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John F. Kennedy Assassination Essay

2314 words - 10 pages

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President. A doctor by the name of Ronald Jones describes he experience of performing the resuscitation of President Kennedy. In the article from USA Today it states, “Jones looked at the president: His eyes were open but had little or no life in them, he said. "I never saw them move," he said. "It was a stare, straight ahead." Efforts done by the team of doctors did not work. The article continues with Jones stating, “When the doctors saw how one of the bullets had shattered the back of Kennedy's skull, they sensed the effort was fruitless, Jones said. An EKG machine showed no heart activity.” Twelve minutes later the president was pronounced dead. Jones said, “two men immediately confronted him and one said he was an FBI agent who needed to inform the head of the FBI, J. Edgar Hoover of the President’s condition. The other man was from the Secret Service and was to tell JFK’s father, Joseph Kennedy whether his son was dead or alive.” Not wanting to be the first to declare the President being dead, Jones said, "He's not doing very well. That's when it really hit hard," he said. "Joseph Kennedy was about to find out his son was dead as President of the United States" ( Then, Naval Admiral, Dr. George Burkley, who was the President’s personal physician, arrived to the hospital. Shortly later, he signed the President’s death certificate stating, “The President was struck in the head.” The autopsy was then held at the Bethesda Naval Hospital. Dr. Burkley was present for this procedure but the autopsy was to be performed by Dr. James J. Humes, who was a military personal. Dr. Humes was a forensic pathologist; he had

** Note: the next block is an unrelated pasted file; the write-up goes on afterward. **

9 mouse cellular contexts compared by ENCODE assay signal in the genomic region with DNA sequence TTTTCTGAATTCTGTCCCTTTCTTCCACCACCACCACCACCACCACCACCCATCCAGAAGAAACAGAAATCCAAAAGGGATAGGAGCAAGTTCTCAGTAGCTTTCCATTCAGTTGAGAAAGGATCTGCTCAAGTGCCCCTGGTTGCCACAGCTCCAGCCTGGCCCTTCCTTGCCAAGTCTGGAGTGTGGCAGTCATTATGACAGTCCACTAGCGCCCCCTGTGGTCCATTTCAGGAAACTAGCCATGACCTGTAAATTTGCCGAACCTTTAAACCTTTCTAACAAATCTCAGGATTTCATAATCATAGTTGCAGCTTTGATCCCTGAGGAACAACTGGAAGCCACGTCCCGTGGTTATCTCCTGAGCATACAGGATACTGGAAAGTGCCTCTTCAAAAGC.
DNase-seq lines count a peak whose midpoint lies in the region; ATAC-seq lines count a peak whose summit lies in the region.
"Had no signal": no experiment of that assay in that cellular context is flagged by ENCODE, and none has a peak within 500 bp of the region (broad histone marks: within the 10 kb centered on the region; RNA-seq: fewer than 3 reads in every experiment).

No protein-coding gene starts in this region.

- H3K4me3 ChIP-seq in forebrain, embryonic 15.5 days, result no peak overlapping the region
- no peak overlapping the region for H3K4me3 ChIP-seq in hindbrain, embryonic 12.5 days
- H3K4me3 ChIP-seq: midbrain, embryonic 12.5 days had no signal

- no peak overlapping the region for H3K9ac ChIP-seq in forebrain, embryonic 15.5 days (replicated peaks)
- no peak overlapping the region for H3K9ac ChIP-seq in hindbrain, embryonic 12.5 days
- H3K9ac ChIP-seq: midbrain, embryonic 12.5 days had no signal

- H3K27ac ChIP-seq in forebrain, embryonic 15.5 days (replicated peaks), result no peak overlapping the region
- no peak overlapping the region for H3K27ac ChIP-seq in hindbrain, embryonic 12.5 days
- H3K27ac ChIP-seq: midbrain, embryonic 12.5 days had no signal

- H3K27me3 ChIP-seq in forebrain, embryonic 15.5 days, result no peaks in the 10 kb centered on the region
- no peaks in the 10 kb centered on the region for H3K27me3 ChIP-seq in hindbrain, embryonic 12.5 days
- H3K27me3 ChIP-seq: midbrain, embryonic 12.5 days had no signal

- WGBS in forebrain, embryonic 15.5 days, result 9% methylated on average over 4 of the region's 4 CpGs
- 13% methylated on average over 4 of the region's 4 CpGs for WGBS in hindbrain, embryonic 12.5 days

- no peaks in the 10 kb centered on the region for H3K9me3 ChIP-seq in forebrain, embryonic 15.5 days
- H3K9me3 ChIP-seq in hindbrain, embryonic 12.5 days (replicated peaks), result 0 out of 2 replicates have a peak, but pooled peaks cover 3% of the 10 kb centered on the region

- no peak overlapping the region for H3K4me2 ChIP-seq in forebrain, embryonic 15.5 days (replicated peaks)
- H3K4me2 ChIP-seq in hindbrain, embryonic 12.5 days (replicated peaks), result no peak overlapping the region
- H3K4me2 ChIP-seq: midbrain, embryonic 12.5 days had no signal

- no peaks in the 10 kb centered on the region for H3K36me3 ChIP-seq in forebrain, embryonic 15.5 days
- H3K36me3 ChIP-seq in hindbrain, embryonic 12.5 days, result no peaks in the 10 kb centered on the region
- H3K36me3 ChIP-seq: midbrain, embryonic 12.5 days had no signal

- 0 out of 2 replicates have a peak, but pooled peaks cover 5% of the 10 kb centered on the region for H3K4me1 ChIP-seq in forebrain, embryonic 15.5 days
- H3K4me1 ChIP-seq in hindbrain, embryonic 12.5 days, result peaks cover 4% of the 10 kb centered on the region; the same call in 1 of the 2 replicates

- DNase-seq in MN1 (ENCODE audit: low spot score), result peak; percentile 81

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never performed an autopsy before. Dr. Burkley ordered Dr. Humes not to track the path of the bullet wounds and to destroy the original notes made of the autopsy, which required Dr. Humes certification of this being action to be taken place. Later in a testimony, Humes stated, “the original notes, which were strained with the blood of our late President, I felt, were inappropriate to retain.” (Groden 73-75). What can be inferred from this is that evidence of the autopsy could be invalid since much of the original evidence was destroyed. Photographs that were taken during the procedure were then used as permanent record of the President’s autopsy. The photographs were not only poorly done, tampered with, and forged. Much of this evidence was missing or destroyed as well from the government the day of the assassination. During court hearings, personnel were put under threat of courts-martial with the following edict to not reveal any autopsy findings. The original information given out by the doctors in Dallas describing the wounds on President was nothing related to the images of the autopsy photographs. The counterfeited photos, and notes of what occurred to the President are clear evidence of a schemed attempt to mislead...

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